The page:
When I think about the pressure of raising kids, my head kind of implodes. So I try not to think about it too often. HA! That’s totally a joke. Those who know me, or are familiar with some of the articles I write, wherein I delve deep into analyzing how I parent, how I discipline … then you know that I’m a thinker; an analyzer. I consider these to be good, honest traits. They’re traits that humble me and keep me centered in one of the most challenging and rewarding roles I’ll ever have the honor of tackling.
While there are many similarities in how I raise my kids, I have some special (and slightly different) lessons on life I hope to implant in each of their magnificent little brains and hearts before they go off on their own in this mad, beautiful world. As my son grows, here’s what I hope to teach him about life, love, happiness, and integrity …
1. Forget about being a good man, concentrate on being a good human.
While I want you to respect women, I want you to respect yourself just as much. There is far too much pressure on young boys and men to, “man up.” The old-school thought process that quantifies being a good man to being the strong, silent type. One who never cries, holds doors open for women, whose manliness is measured by how many women he can get in the sack. These are the sort of “manly” goals that I dearly hope to squash. I wish for you to be able to focus on who you are and what your values are as an individual. As a human being, with gender left out of it. I want you to understand what bodily integrity is, to have no qualms with knowing that by the mere fact that you are male, you are privileged. I really hope you have a solid awareness about sexual violence and manage to steer clear of the peer pressure/frat house type of culture that minimizes these issues and pats perpetrators on the back, while blaming the women. To me, this will lead you well on your way to being a good human, not just a good man.
2. Know your gifts.
Even now, as a young lad, I see your creative and brainy ways shine bright. Don’t let anyone squash that in you, even when you’re on your own as the smart kid, the theatrical kid, the sensitive one. People can be mean and others will turn their own lack of self-confidence or discomfort with being around someone different against you. Shake that off and know that the people who are in your corner (your family and close friends) are the ones who matter.
3. Clean your room and brush your teeth.
This is basic hygiene stuff that I know can sometimes get missed during the teen years. Now, I’m not talking about keeping your hair short and being clean-shaven. You can rock a beard and grow those curls out if you so desire. But keep your breath fresh and your pink parts clean. I know, I know. So basic. And yet, it’s just me your mom here with your best interest at heart. Go on with your suave, handsome self and let that shine. A nice-smelling human with clean fingernails is generally a much more well-received person than those who are not. You have been blessed with the privilege of fresh, clean water to bathe in and things like toenail clippers. Honor that and the skin you’re in, not to live up to the media’s ideals, but your own.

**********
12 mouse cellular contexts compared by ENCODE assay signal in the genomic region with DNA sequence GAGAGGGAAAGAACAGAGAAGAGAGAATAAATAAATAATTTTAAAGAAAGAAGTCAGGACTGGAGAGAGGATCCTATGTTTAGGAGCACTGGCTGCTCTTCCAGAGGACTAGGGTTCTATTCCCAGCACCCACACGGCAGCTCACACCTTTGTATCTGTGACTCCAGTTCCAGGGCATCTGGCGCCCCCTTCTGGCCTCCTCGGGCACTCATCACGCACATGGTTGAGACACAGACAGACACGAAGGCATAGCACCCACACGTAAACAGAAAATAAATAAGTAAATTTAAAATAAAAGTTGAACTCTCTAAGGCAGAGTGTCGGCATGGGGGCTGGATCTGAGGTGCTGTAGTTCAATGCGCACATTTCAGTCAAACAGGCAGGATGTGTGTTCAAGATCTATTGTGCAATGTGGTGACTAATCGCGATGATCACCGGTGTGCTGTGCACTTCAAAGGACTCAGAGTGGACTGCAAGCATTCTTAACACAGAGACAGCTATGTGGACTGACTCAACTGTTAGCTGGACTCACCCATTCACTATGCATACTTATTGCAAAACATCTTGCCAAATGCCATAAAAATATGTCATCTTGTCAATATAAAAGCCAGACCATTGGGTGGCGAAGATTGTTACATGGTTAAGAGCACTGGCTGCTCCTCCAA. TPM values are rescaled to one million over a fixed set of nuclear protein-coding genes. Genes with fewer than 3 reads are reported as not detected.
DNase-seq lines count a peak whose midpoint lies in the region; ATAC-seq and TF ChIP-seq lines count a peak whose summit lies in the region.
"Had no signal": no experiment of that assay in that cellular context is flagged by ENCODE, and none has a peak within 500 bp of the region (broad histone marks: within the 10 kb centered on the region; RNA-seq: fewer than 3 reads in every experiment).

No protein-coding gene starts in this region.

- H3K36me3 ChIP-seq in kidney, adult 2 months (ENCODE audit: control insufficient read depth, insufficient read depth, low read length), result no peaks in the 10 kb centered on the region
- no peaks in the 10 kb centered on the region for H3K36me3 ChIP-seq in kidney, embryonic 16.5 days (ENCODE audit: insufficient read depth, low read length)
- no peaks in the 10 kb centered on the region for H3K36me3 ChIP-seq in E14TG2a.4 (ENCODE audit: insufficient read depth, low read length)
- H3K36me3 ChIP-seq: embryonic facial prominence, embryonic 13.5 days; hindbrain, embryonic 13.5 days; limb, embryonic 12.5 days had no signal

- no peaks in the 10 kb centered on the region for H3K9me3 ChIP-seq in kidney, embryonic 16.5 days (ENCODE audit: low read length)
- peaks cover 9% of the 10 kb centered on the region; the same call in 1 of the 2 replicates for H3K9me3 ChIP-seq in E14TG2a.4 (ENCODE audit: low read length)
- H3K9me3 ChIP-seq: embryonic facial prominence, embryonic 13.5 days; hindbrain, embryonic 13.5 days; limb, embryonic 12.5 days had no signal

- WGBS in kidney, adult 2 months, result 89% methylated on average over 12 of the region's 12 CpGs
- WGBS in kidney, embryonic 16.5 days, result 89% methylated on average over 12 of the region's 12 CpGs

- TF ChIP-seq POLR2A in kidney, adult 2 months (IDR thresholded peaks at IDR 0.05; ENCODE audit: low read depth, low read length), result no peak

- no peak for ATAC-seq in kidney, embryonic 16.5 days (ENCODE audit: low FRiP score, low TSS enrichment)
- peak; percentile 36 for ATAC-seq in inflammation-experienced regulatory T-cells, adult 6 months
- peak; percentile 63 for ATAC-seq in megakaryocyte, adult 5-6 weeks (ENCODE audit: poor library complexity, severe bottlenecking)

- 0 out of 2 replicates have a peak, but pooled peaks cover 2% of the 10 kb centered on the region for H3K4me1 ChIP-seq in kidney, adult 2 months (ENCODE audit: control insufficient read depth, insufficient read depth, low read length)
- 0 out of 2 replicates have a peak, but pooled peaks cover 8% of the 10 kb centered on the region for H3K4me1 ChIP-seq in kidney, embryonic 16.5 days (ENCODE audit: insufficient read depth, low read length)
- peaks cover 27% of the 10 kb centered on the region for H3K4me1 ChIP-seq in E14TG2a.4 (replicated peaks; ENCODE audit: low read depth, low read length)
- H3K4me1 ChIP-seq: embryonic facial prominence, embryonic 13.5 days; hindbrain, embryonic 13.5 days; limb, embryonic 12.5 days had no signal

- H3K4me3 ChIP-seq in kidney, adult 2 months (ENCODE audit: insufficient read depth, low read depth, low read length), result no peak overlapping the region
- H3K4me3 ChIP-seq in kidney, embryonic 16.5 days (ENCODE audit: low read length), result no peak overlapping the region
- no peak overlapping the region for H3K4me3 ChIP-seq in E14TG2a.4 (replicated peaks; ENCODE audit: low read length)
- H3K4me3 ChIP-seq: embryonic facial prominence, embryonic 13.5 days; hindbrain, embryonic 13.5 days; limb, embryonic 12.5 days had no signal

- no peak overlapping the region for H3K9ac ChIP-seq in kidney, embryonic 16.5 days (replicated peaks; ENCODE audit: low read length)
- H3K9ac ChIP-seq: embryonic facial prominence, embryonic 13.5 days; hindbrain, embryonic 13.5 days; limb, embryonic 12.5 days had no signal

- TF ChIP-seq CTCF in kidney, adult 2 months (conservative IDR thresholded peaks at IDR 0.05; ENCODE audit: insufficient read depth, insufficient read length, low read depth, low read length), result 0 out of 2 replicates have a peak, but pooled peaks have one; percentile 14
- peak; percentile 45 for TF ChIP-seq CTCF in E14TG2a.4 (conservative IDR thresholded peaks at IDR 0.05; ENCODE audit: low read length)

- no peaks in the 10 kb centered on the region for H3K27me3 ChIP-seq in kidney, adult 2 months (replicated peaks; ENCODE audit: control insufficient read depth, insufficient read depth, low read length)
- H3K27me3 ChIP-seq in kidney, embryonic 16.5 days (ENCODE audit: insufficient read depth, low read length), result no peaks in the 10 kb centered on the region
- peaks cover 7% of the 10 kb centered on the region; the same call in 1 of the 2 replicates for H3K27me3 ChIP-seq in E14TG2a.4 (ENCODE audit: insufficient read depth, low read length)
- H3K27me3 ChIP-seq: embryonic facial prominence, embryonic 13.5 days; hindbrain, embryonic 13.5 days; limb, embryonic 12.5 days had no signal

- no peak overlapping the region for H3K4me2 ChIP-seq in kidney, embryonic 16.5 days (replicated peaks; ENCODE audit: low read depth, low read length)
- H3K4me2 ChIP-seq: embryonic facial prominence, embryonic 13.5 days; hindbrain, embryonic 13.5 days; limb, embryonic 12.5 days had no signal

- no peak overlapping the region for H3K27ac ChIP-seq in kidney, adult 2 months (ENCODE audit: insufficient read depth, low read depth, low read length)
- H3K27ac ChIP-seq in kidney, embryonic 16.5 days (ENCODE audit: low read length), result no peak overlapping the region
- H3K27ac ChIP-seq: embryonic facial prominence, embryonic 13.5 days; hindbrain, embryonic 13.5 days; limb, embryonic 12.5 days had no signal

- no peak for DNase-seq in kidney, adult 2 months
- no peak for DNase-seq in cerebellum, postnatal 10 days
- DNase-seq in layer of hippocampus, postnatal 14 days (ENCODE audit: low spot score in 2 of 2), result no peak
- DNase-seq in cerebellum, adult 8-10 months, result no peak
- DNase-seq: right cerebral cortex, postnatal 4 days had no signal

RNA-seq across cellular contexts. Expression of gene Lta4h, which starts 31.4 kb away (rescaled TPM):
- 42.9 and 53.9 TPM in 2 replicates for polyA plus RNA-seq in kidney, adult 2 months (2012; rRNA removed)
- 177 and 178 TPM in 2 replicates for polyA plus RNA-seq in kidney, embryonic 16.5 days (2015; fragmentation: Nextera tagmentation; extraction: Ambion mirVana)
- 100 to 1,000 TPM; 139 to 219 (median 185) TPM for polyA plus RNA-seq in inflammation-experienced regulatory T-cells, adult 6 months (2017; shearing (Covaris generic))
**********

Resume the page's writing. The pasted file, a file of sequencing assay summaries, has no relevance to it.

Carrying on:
4. Have faith in yourself.
Be kind — even in the face of adversity — and your intuitive charm will shine through. But know that there will be times when it doesn’t. Not everyone will see your light and not everyone will like you. Don’t let that stop you from liking yourself. I wish I could protect you from all of the hardships and challenges I know you will face, but I also know that these experiences will strengthen your character, build your resolve, and create the layered, intelligent human I know you will become. Don’t ever lose sight of your core: you are blessed, loved, smart, and gifted. Sometimes things won’t work out the way you want them to — even if you’ve worked really hard for it. If you have confidence in yourself even in the face of failure, you will be able to overcome anything and come out on top in the end. Learn patience, embrace kindness, and travel the world to experience how other cultures live, eat, love one another, teach one another, respect one another, and face adversity. This will go a long way in building the faith you have in YOURSELF.
5. Be fierce and be loyal.
Know who your people are. Treasure, honor, and respect them the way that they respect you. Work hard at learning how to be a good brother, son, friend, and partner in life (whether that be in love or in business). Have compassion for those who are less fortunate than you. Chase happiness and seek a humble life, helping out others when you can, everything else will fall into place.